Filmed largely in Brooklyn and featuring white Brooklynites doing stereotypically white, Brooklyn-y things (intellectually sparring with Dick Cavett, raising a baby with two lesbians, and opening a new local-artisanal restaurant—all in the third season alone), Bored to Death is the sort of series that holds up a mirror to an audience predispositioned to both like and understand its jokes (the moment when Jason Schwartzman almost falls into the Gowanus Canal immediately comes to mind). It's a relief, then, that the show's creator, Jonathan Ames—also, tellingly, the name of Schwartzman's main character, a perpetually failed novelist who starts a side job as a private investigator that overtakes his life—never succumbs to the same pathological self-involvement of a writer like Noah Baumbach. That's because Bored to Death, unlike Margot at the Wedding, is just fucking funny: The characters are caricatures of their dope-smoking, wine-swilling, Gore Vidal-quoting selves, falling into ever-more absurd scenarios and playing a kind of intellectual high-wire act that allows us to laugh along with the antics, but also, importantly, observe them from a safe remove.
They're also, it should be noted, some of the most oddly sympathetic characters on cable TV right now, at a time when "oddly sympathetic" has become industry marketing claptrap. (It helps that they're played by some of the most lovable actors working today.) At the start of the new season, when Ray (Zach Galifianakis) is asked whether he has a job, he responds, "Dear God, no, nothing like that." And yet we know he cares: He wants so badly to be a father to his son, born to a lesbian couple who used his sperm, but of course he screws that up too, in a scene that involves whiskey and a marijuana pipe and finger paint and a stolen baby that I would never want to spoil for anyone. He likes being around Jonathan because it makes him "feel needed," and we suspect George (Ted Danson), Jonathan's wealthy mentor, uses Jonathan for much the same purpose. George is an aging editor and man about town who's looking for more excitement of his own, either by smoking Jonathan's ample pot supply or, more recently, inviting him and Ray over for a booze-soaked sleepover. These are good people with bad habits and very pretentious tastes who get themselves into very sticky situations. They love each other and we love them, no matter how much they fuck up.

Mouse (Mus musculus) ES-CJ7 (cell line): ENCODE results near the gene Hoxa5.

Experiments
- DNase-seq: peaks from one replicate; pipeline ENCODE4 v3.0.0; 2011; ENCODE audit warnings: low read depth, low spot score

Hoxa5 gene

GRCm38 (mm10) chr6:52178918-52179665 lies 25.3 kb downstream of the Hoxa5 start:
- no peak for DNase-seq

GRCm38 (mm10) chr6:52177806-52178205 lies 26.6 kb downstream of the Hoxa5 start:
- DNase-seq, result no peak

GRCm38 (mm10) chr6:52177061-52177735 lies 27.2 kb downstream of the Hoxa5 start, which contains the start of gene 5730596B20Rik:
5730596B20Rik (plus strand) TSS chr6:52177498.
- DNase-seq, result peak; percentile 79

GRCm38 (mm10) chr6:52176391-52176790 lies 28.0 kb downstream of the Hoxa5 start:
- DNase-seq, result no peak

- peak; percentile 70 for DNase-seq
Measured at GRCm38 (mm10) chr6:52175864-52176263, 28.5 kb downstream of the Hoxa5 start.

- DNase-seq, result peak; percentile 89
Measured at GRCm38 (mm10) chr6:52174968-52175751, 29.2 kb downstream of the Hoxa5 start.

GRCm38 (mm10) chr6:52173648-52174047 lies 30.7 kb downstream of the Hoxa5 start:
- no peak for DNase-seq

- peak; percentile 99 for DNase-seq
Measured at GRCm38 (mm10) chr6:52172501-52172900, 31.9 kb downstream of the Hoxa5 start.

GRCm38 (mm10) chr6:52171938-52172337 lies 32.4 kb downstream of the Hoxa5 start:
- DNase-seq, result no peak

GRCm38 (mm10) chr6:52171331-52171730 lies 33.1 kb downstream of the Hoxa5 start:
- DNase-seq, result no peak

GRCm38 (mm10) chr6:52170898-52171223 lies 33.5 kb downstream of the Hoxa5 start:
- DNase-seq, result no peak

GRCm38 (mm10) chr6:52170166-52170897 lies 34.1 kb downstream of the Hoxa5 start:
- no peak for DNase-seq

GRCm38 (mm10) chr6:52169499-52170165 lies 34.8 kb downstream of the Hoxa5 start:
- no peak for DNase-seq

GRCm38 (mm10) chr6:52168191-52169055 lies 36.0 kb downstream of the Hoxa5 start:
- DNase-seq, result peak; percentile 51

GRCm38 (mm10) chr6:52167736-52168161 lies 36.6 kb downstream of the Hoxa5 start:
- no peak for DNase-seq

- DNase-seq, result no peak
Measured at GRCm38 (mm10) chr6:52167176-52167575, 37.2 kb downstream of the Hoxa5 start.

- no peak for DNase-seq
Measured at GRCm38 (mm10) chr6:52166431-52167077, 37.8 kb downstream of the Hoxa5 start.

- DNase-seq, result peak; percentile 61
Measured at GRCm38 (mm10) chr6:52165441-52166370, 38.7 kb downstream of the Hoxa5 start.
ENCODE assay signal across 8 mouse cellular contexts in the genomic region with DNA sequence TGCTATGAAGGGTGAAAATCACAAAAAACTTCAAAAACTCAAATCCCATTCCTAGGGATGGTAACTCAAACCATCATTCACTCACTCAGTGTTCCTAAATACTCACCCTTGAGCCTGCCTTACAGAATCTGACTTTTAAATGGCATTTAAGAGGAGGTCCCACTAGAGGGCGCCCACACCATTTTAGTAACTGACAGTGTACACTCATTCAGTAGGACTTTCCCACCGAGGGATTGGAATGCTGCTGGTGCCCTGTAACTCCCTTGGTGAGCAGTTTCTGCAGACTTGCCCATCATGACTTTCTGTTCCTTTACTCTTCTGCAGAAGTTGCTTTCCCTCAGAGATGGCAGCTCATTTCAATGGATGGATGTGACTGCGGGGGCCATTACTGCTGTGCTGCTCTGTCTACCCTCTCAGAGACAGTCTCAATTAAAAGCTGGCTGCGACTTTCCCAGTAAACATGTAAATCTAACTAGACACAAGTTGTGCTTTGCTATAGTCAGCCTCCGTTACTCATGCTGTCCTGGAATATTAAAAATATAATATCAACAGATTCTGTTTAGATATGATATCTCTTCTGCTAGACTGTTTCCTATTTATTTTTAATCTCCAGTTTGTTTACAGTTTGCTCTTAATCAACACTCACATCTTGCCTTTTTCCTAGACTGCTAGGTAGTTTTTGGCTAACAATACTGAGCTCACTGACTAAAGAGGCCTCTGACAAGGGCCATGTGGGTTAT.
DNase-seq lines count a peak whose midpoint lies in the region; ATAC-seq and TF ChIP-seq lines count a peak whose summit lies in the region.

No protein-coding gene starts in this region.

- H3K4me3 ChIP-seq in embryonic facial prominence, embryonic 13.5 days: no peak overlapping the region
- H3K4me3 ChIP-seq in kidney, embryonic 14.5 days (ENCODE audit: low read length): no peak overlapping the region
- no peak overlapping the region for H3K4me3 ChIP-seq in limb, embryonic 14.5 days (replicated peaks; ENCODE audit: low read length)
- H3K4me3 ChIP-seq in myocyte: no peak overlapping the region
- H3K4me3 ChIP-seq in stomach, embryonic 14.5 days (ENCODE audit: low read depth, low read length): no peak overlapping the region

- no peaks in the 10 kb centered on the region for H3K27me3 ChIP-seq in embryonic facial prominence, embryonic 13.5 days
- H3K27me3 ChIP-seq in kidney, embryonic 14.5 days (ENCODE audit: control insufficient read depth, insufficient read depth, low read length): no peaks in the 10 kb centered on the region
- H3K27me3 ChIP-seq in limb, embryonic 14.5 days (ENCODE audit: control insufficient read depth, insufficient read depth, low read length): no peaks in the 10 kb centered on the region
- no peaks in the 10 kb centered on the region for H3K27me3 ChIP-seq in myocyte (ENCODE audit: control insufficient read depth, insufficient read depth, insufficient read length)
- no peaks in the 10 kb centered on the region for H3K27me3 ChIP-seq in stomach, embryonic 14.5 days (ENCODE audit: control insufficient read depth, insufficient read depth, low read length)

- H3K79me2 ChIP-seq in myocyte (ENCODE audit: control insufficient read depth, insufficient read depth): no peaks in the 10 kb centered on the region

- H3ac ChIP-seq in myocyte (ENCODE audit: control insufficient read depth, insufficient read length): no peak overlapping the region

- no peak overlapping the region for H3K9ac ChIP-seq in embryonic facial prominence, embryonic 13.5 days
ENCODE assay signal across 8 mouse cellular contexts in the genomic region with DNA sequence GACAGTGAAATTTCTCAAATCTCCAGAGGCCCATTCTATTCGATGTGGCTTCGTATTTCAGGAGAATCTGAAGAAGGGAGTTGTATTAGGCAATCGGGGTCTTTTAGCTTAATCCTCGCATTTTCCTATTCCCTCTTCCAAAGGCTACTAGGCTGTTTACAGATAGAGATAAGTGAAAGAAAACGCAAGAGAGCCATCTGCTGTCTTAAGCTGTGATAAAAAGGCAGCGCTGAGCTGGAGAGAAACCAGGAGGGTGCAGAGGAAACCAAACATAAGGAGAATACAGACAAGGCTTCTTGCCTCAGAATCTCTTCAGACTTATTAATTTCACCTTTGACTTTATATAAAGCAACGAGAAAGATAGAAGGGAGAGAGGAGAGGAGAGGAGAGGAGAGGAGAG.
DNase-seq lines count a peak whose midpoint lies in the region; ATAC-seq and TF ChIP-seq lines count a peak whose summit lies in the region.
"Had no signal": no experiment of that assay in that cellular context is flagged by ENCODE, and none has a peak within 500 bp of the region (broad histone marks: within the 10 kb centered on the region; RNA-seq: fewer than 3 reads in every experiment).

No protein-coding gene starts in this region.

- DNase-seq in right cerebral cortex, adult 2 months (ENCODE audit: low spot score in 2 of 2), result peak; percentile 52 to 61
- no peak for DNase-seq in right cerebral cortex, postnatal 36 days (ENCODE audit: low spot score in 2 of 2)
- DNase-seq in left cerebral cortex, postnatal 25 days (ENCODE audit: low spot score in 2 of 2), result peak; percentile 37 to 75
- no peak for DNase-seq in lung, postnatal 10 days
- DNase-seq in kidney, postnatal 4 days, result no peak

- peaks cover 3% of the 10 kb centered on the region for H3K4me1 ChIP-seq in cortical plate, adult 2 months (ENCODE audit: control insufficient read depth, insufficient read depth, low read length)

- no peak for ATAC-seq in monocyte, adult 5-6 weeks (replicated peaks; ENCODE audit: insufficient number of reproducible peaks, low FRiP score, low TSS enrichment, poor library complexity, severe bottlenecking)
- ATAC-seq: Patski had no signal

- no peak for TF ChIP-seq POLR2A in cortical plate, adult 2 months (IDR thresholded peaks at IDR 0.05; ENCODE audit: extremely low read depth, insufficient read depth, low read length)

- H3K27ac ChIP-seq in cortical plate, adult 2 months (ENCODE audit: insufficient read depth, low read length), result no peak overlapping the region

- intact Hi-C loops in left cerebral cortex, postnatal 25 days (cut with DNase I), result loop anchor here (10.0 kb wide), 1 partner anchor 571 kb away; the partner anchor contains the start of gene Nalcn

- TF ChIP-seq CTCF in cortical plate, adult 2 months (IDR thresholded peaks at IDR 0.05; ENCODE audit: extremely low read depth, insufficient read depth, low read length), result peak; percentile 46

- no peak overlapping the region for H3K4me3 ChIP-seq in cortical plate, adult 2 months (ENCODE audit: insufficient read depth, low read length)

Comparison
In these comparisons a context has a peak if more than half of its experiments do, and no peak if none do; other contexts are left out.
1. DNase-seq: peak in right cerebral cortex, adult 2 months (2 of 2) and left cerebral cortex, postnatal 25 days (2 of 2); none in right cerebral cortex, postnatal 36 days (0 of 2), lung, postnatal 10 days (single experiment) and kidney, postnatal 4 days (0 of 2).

And they never stop fucking up. In the third season, Jonathan publishes a book of detective stories, A Blonde in the Woods, that he's too sheepish to promote. To distract himself, he takes an investigative job over the phone that leads him into a potentially fatal murder framing. In a subplot that mirrors Ray's, he also learns that his father isn't his real father, sending him on a hunt for a sperm-donor dad that has, we suspect, only moderate chances of success. It's a bittersweet journey: His deepest wish, he always told himself, was that he wouldn't end up like his father (yuk, yuk), but now he has to find out who the man really is. What a drag. Luckily, George has Prosecco.